Review: Turkish Netflix drama ‘The Protector’ a let-down

Cagatay Ulusoy (L) and Hazar Erguclu star in the show. (Photo courtesy: Netflix)
Updated 22 December 2018
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Review: Turkish Netflix drama ‘The Protector’ a let-down

CHENNAI: “The Protector,” the first ever original Turkish series by Netflix, is a bit of a let-down despite its impressive production values.
Edited with imagination and splendidly photographed, it is nonetheless weak on performances.
The dubbing in English is awful with lip-syncing going haywire, and the subtitling is quite off the mark as well.
Directed by several people, “The Protector” is a fantasy of sorts, but there is a political undertone to it given Turkey’s conflicting status that pulls it between Europe and Asia.
The protagonist of the series, Hakan Demir (played feebly by Cagatay Ulusoy), is an ordinary shopkeeper in Istanbul, where the drama unfolds.
When he realizes that he has special powers and is The Protector to save the city and its 15 million inhabitants, his life turns into a fascinating fable.
With his magical shirt and a sword, he is assigned to vanquish the lone surviving Immortal, who is out to destroy Istanbul.
Woven into this adventure are subplots. There is Zeyneb (played by an attractive Hazar Erguclu, whose performance stands out), who is bent on protecting The Protector but whose relationship with him is never defined clearly.
Is she in love with Demir, as his love interest Leyla Sancak (played by Ayca Aysin Turan) seems to suspect? The tension between the two women provides an entertaining additional storyline.
There is also Faysal Erdem (played by Okan Yalabik, who is unusually stiff), with his business empire.
His trusted lieutenant, Mazhar Dragusha (played by Mehmet Kurtulus), becomes a sworn enemy of Demir.
The series needs to work harder in its second season. But one standout feature is the wonderful, realistic portrayal of Istanbul and its many architectural wonders and quirks, from its many street cats to the endless cups of Turkish tea consumed by the show’s characters.


Al-Ahsa: Home to the most prominent archaeological and historical sites in Saudi Arabia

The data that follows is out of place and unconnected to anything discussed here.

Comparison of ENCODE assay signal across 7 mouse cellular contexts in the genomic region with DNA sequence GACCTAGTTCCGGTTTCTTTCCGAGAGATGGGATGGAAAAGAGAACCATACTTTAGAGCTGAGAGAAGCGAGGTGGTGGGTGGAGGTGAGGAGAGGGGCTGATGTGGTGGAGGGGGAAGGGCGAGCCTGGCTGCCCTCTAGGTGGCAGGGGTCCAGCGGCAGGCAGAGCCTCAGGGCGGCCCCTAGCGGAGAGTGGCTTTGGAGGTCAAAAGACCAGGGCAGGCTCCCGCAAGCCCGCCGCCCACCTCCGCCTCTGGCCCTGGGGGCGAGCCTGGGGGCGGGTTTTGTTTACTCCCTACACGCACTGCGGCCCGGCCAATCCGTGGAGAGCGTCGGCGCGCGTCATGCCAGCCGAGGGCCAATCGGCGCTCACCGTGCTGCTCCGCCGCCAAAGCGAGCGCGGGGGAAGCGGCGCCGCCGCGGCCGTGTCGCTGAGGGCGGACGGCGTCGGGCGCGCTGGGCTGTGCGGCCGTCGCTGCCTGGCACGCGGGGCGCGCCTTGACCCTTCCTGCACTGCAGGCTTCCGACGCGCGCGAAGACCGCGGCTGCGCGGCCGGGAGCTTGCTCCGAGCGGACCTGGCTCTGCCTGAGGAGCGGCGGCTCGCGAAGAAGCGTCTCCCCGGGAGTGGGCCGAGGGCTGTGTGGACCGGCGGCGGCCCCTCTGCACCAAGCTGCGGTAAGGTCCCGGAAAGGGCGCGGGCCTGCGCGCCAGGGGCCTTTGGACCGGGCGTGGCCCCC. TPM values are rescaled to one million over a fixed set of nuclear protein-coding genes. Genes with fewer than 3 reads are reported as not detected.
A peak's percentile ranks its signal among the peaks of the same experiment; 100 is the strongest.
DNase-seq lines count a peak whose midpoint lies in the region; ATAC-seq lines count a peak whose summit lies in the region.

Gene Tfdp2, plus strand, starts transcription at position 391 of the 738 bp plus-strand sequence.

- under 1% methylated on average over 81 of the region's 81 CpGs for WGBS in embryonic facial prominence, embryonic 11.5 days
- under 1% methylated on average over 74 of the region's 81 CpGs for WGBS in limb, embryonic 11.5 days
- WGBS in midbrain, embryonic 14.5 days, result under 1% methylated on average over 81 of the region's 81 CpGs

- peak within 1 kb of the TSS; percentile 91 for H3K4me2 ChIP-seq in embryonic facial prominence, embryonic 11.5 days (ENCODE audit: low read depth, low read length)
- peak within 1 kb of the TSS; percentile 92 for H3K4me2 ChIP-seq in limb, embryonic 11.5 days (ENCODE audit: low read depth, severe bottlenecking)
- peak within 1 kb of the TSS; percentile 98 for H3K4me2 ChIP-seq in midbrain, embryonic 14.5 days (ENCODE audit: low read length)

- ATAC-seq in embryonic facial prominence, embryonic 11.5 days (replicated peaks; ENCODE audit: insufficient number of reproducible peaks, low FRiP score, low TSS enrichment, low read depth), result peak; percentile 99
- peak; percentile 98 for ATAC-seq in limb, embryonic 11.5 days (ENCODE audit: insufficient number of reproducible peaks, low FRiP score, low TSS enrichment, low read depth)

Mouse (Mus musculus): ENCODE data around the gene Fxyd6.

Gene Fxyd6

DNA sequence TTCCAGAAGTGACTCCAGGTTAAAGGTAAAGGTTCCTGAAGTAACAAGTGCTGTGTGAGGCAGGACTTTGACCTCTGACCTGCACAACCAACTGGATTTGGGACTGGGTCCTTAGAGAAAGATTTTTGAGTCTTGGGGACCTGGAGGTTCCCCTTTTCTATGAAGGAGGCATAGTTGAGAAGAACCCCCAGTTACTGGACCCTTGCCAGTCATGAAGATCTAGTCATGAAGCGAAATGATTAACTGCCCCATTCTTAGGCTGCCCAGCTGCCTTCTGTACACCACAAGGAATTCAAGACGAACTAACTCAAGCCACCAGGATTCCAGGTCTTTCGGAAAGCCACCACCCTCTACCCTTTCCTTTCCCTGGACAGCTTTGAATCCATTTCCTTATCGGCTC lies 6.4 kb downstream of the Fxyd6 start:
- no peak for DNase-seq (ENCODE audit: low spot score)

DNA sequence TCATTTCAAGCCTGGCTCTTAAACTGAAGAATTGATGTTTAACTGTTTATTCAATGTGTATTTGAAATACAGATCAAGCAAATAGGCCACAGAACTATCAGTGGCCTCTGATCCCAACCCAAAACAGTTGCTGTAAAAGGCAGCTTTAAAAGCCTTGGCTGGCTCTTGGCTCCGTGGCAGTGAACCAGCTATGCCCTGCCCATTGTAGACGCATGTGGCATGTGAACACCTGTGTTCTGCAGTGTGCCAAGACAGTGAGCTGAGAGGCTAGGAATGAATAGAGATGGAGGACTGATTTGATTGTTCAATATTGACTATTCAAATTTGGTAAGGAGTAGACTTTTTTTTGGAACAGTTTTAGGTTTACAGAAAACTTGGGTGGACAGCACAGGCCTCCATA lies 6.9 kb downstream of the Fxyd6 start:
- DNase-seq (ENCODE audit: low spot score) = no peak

Updated 5 min 47 sec ago
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Al-Ahsa: Home to the most prominent archaeological and historical sites in Saudi Arabia

  • City became the first in the Gulf to be included in UNESCO’s Creative Cities Network in the fields of crafts and folk art
  • It is also home to the largest oasis in the Kingdom, which has had human settlements from the Neolithic times

AL-AHSA: Al-Ahsa is an oasis rich with green spaces and water springs, and was home to many ancient civilizations, some that existed as far back as 6,000 BC.

It contains the most prominent archaeological and historical sites in Saudi Arabia, and has achieved three Arab and international accolades in the last four years.

In 2015, it became the first Gulf city to be included in UNESCO’s Creative Cities Network in the fields of crafts and folk art.

The network brings together 180 cities from 72 countries to place creativity and cultural industries at the heart of their development plans at the local level, and to cooperate actively at the international level.

FASTFACT

 

• In 2015, Al-Ahsa became the first Gulf city to be included in UNESCO’s Creative Cities Network in the fields of crafts and folk art.

• In 2018, Al-Ahsa became the fifth Saudi site on the World Heritage List following Madain Saleh, Al-Turaif district in Ad-Diriyah, Historic Jeddah, and Rock Art in the Hail region.

• Al-Ahsa was chosen as the Arab Tourism Capital for 2019.

The second achievement was UNESCO’s designation of Al-Ahsa as a World Heritage Site in 2018, becoming the fifth such Saudi site. Moreover, Al-Ahsa was chosen as the Arab Tourism Capital for 2019 by the Arab Ministerial Council for Tourism.

These achievements would not have been possible without the Saudi government’s support, and Al-Ahsa residents’ relentless efforts to maintain their cultural heritage. 

Al-Ahsa is also home to the largest oasis in the Kingdom, which has had human settlements from the Neolithic times.

Al-Ahsa Oasis includes the Jawatha archaeological site including Jawatha Mosque dating back to the Qarmatain state in the 9th century and Al-Hazm Palace.

Musicians perform at an historical site in Al-Ahsa, (Supplied photo)

Tombs can be seen in several parts of the oasis dating back to ancient civilizations.

It also features a picturesque beach, more than 30 natural springs irrigating the green oasis, and unique urban-style buildings.

Speaking at the inauguration of the 13th annual conference of the Creative Cities Network on June 2, Al-Ahsa Mayor Adel bin Mohammed Al-Mulhem said the city has strived to maintain creativity in folk arts and crafts across many projects and programs.

He underscored the importance of culture in shaping future cities, and its role in sustainable urban development.

Al-Ahsa province is considered the greenest and most fertile land in the eastern region of the Kingdom. 

Al-Ahsa gets its name from the nature of its land; in Arabic, Al-Ahsa is a plural word of “Al-Hisa” which refers to the accumulated sand with a solid base underneath. When it rains, the sand prevents the sun from drying up the water.

Decoder

AL-AHSA

Al-Ahsa, part of Saudi Arabia's Eastern Province, got its name from the nature of its land; in Arabic, Al-Ahsa is a plural word of “Al-Hisa” which refers to the accumulated sand with a solid base underneath. When it rains, the sand prevents the sun from drying up the water.